This illustrates how recently in history English speaking women have gained the right to openly display their talents, how hard won these gains have been. These rights can just be as easily be lost unless we remain vigilant.
Aemilia Bassano Lanier (also spelled Lanyer) is the heroine of my new novel The Dark Lady’s Mask. Born in 1569, she was the highly educated daughter of an Italian court musician—a man thought to have been a Marrano, a secret Jew living under the guise of a Christian convert. She may have also been the mysterious, musical Dark Lady of Shakespeare’s sonnets, although most academic scholars dispute this. What we do know for a fact and what really matters is that she was the first woman in England to pursue a career as a published poet.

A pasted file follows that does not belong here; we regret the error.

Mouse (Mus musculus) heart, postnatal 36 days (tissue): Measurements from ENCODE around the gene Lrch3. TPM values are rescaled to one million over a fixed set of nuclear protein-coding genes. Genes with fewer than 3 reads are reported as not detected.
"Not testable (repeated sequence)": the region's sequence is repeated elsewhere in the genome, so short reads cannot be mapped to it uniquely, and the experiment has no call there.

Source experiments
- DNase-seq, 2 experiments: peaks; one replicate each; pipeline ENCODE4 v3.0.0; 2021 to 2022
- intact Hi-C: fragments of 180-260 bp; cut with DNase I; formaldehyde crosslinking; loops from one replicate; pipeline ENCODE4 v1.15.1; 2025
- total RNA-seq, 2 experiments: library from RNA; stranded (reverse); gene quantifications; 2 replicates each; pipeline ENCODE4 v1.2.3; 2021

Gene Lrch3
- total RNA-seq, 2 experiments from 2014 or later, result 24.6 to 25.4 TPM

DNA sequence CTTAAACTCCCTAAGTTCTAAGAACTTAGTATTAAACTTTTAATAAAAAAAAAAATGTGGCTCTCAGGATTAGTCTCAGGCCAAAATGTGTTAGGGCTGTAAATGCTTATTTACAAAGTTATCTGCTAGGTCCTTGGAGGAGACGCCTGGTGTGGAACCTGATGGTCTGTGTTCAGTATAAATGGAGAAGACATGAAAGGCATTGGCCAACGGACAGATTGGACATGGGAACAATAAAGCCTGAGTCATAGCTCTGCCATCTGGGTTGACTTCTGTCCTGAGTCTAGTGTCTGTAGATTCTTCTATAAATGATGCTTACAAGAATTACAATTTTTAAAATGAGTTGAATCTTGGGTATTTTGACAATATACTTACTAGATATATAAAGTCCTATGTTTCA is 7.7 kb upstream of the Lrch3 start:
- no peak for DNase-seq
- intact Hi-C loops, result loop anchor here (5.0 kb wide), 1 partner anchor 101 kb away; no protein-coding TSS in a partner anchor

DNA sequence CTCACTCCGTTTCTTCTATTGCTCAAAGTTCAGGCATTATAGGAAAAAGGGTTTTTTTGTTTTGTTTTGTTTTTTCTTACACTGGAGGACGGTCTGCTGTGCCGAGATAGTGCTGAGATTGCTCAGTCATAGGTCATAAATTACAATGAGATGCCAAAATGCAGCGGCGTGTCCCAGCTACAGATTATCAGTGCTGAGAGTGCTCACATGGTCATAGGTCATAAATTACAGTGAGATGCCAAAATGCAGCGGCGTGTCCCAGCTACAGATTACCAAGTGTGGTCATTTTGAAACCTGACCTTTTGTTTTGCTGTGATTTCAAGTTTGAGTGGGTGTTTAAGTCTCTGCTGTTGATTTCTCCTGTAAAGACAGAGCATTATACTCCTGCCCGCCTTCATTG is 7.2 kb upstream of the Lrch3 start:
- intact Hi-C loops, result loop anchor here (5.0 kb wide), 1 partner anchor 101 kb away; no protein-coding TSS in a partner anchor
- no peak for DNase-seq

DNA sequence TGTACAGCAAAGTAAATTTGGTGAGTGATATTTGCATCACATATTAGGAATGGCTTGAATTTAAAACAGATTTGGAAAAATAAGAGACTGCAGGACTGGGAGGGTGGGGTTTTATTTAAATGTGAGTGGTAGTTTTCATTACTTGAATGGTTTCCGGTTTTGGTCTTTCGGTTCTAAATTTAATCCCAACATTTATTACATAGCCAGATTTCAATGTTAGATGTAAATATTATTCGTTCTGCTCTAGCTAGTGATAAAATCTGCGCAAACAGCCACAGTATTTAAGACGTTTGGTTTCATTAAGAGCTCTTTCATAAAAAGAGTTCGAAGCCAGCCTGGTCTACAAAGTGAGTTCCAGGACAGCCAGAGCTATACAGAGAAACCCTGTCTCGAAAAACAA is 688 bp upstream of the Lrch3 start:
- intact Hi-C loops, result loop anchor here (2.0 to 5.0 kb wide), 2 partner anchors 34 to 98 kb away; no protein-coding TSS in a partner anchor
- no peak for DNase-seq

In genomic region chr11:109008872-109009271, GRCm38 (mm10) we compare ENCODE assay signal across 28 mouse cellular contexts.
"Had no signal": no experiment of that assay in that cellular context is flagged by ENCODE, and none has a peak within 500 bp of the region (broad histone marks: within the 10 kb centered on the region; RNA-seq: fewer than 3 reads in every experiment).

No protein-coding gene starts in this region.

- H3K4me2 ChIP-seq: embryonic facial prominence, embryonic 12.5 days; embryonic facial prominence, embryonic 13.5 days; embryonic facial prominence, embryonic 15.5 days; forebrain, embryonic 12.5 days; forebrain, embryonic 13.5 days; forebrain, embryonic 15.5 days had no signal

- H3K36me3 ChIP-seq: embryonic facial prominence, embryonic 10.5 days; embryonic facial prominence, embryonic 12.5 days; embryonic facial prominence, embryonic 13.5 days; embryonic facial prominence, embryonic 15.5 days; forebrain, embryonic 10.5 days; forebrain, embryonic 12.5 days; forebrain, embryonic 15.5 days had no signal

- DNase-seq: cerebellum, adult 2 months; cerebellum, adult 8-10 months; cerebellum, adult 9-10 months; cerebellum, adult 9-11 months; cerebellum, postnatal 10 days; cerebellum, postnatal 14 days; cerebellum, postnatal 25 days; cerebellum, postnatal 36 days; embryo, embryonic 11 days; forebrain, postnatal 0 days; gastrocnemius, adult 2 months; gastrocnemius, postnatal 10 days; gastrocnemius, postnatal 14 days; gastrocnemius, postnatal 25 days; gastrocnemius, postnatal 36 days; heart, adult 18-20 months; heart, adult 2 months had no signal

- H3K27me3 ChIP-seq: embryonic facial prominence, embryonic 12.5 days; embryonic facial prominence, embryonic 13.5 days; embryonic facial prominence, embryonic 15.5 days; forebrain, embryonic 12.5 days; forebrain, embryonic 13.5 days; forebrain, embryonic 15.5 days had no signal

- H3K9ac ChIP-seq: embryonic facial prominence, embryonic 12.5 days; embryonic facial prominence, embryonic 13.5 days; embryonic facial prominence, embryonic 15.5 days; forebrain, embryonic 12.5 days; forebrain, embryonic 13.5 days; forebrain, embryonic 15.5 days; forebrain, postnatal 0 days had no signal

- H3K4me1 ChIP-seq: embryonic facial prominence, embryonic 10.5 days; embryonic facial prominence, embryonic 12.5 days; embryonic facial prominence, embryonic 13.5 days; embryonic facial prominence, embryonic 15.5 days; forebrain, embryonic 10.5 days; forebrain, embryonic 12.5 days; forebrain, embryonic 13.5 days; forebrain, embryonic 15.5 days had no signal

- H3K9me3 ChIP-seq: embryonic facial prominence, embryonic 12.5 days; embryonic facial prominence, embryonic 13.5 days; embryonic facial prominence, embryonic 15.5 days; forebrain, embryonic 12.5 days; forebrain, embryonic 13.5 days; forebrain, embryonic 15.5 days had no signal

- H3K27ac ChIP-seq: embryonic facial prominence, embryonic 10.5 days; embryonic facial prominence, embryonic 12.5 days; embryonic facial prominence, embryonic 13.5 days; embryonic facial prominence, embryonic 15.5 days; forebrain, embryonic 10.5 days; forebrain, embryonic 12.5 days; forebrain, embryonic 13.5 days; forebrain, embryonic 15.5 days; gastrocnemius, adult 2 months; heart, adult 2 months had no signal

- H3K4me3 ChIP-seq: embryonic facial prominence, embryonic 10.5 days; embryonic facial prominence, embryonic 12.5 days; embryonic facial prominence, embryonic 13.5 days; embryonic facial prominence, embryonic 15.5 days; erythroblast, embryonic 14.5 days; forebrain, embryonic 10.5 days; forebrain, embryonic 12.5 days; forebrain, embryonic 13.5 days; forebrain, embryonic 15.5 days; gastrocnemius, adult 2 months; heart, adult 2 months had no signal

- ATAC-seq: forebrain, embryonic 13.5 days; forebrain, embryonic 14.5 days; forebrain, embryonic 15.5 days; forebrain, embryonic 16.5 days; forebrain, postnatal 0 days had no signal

In Italy women such as Isabella Andreini published plays and poetry on a wide variety of secular subjects, but in England Lanier effectively had only one option—to write devotional Protestant verse. Her English literary predecessors, Anne Locke and Mary Sidney, wrote poetic meditations on the Psalms.
But Lanier turned this…
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